• AWS IAM Identity Center – With IAM Identity Center, you can manage sign-in security for your workforce identities, also known as workforce users. IAM Identity Center provides one place where you can create or connect workforce users and centrally manage their access across all their AWS accounts and applications. For more information, see the AWS IAM Identity Center User Guide.

Accessing Verified Permissions

You can work with Amazon Verified Permissions in any of the following ways.

AWS Management Console

The console is a browser-based interface to manage Verified Permissions and AWS resources. For more information about accessing Verified Permissions through the console, see How to sign in to AWS in the AWS Sign-In User Guide.

AWS Command Line Tools

You can use the AWS command line tools to issue commands at your system's command line to perform Verified Permissions and AWS tasks. Using the command line can be faster and more convenient than the console. The command line tools are also useful if you want to build scripts that perform AWS tasks.

AWS provides two sets of command line tools: the AWS Command Line Interface (AWS CLI) and the AWS Tools for Windows PowerShell. For information about installing and using the AWS CLI, see the AWS Command Line Interface User Guide. For information about installing and using the Tools for Windows PowerShell, see the AWS Tools for Windows PowerShell User Guide.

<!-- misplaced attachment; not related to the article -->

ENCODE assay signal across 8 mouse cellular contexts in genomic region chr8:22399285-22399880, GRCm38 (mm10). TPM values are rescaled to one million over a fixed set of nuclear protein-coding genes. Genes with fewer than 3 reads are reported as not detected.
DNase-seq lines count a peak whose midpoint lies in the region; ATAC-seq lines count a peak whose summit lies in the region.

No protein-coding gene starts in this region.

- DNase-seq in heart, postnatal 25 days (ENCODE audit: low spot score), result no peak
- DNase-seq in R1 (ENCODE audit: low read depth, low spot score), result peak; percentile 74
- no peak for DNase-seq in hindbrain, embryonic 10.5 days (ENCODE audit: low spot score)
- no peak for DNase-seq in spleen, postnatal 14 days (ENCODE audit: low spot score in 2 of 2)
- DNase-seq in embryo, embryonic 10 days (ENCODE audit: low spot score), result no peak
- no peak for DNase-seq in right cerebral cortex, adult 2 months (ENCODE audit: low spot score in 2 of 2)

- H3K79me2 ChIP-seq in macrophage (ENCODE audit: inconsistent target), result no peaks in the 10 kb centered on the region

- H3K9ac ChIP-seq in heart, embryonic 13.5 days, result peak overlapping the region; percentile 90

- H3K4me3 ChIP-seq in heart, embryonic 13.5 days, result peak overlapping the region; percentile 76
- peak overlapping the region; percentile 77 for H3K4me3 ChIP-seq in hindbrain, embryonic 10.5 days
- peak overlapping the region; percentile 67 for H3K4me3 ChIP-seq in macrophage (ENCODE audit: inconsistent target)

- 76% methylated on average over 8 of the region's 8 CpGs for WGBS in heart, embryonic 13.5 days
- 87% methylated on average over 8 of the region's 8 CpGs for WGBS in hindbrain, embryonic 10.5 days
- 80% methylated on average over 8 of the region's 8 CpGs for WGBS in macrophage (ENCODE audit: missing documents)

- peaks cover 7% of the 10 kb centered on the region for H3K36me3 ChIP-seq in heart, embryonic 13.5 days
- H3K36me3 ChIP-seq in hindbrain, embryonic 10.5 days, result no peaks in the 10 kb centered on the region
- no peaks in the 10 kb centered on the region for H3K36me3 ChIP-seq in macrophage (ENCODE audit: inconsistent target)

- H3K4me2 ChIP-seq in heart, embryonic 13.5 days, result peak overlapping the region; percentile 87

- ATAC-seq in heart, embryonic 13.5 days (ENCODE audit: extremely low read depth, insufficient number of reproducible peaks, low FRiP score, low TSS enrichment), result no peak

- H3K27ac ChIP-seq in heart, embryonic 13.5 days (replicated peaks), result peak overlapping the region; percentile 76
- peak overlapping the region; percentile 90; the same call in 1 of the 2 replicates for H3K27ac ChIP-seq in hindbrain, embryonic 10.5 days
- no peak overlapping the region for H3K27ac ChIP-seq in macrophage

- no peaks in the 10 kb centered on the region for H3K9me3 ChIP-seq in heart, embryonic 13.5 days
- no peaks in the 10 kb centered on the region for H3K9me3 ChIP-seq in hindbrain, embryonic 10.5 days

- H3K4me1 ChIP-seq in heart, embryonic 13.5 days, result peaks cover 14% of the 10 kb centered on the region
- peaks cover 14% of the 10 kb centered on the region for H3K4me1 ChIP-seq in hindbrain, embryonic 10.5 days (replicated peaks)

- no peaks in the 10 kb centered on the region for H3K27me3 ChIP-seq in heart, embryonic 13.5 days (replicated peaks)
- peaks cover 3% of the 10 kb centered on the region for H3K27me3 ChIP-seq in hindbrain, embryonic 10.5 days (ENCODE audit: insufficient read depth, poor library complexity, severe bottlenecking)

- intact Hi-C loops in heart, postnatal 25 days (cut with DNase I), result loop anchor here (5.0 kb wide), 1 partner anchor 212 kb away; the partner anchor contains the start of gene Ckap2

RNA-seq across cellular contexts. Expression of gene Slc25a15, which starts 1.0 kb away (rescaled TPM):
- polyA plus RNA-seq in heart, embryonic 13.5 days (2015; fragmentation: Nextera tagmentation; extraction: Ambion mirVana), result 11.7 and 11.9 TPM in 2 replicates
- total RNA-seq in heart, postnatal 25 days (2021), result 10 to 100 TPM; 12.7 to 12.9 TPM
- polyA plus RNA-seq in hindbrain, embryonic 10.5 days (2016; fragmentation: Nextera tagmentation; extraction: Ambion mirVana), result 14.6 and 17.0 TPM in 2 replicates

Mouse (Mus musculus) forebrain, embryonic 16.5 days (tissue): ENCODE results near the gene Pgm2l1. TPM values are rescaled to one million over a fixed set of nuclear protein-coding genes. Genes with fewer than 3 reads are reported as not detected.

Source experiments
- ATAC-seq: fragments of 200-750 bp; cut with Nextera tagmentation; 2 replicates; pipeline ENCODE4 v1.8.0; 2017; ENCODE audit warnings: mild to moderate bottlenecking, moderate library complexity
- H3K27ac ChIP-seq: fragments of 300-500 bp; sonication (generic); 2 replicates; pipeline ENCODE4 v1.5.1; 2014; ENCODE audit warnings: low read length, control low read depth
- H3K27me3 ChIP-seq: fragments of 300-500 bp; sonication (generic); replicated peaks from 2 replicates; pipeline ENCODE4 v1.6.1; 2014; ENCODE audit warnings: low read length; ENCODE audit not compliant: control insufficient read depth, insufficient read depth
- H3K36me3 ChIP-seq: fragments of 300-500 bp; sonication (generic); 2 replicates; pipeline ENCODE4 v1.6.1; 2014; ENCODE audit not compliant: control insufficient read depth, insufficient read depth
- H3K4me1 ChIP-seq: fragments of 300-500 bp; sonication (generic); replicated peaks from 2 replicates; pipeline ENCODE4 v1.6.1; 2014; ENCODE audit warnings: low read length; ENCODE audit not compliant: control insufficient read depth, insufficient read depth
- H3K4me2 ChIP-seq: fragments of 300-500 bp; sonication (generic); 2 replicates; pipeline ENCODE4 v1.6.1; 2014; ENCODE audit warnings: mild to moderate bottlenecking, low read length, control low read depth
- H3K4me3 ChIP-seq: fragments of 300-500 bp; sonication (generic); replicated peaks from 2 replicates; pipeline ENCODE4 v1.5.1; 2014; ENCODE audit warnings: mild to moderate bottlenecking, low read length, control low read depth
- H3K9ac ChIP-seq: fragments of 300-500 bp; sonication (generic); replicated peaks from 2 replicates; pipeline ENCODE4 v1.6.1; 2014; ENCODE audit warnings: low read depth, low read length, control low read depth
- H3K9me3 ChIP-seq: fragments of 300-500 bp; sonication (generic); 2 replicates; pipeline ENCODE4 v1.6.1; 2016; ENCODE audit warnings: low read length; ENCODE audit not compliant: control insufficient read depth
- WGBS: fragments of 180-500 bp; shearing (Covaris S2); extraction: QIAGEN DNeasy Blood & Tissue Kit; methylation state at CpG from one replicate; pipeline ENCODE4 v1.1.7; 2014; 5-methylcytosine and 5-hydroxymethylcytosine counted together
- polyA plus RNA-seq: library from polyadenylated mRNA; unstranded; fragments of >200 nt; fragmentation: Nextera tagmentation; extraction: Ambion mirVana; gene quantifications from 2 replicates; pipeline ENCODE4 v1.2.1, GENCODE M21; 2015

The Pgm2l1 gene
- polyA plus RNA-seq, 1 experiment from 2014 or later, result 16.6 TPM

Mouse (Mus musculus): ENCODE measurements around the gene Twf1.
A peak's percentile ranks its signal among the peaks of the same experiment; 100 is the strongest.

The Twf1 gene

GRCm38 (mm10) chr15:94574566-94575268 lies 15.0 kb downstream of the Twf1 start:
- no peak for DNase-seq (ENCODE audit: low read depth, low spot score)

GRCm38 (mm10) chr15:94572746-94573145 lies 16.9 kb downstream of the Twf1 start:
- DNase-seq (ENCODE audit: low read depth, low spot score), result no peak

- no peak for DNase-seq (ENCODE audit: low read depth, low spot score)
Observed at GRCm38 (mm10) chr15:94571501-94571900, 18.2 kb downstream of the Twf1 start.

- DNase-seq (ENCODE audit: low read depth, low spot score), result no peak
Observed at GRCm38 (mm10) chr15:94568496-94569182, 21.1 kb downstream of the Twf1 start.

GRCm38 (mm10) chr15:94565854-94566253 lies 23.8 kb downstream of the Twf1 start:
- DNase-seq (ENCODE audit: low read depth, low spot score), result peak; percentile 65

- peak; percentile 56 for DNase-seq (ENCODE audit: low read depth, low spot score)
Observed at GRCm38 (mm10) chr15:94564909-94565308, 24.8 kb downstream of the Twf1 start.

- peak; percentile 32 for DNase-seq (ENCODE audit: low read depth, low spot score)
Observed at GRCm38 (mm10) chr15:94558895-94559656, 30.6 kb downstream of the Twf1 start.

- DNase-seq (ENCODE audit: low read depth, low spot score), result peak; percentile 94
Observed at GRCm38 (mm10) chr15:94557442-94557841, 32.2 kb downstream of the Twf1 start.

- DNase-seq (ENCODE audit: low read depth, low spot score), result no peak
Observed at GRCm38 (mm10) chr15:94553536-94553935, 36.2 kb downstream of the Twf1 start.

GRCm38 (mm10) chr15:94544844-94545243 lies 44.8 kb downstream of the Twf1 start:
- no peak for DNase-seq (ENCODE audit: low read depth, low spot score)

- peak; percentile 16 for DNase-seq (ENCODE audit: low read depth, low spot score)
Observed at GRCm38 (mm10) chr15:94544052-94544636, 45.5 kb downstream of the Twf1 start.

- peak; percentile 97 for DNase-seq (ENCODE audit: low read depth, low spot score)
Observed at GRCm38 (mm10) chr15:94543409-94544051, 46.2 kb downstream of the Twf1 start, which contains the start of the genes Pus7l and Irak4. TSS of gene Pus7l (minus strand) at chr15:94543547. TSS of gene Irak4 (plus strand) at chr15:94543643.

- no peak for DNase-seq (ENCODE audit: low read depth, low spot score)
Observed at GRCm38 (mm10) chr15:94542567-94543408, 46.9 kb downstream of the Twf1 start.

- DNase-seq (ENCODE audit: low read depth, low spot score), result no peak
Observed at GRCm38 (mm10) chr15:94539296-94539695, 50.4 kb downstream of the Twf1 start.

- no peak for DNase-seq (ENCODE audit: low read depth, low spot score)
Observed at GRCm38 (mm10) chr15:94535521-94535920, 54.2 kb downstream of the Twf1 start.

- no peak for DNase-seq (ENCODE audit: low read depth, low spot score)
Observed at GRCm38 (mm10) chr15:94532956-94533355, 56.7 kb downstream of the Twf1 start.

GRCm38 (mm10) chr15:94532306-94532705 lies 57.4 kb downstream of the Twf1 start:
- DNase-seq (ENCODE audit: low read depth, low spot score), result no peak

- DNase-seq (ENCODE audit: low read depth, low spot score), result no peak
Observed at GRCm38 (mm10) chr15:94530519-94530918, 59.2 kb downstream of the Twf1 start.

AWS SDKs

AWS provides SDKs (software development kits) that consist of libraries and sample code for various programming languages and platforms (Java, Python, Ruby, .NET, iOS, Android, etc.). The SDKs provide a convenient way to create programmatic access to Verified Permissions and AWS. For example, the SDKs take care of tasks such as cryptographically signing requests, managing errors, and retrying requests automatically.

To learn more and download AWS SDKs, see Tools for Amazon Web Services.

The following are links to documentation for Verified Permissions resources in various AWS SDKs.

Verified Permissions API

You can access Verified Permissions and AWS programmatically by using the Verified Permissions API, which lets you issue HTTPS requests directly to the service. When you use the API, you must include code to digitally sign requests using your credentials.

Pricing for Verified Permissions

Verified Permissions provides tiered pricing based on the amount of authorization requests per month made by your applications to Verified Permissions. There is also pricing for policy management actions based on the amount of cURL (client URL) policy API requests per month made by your applications to Verified Permissions.

For a complete list of charges and prices for Verified Permissions see Amazon Verified Permissions pricing.

To see your bill, go to the Billing and Cost Management Dashboard in the AWS Billing and Cost Management console. Your bill contains links to usage reports that provide details about your bill. To learn more about AWS account billing, see the AWS Billing User Guide.

If you have questions concerning AWS billing, accounts, and events, contact AWS Support.